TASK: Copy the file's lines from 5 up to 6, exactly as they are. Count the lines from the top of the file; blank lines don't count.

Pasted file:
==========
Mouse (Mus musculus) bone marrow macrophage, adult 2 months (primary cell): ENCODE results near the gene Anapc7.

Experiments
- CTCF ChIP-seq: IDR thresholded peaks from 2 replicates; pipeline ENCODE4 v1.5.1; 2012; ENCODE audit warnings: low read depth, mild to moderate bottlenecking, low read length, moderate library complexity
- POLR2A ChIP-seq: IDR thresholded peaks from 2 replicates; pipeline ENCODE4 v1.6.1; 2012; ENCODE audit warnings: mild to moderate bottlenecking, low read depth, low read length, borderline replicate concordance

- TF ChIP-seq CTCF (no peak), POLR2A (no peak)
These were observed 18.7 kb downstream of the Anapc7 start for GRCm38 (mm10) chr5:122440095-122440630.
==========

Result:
- TF ChIP-seq CTCF (no peak), POLR2A (no peak)
These were observed 18.7 kb downstream of the Anapc7 start for GRCm38 (mm10) chr5:122440095-122440630.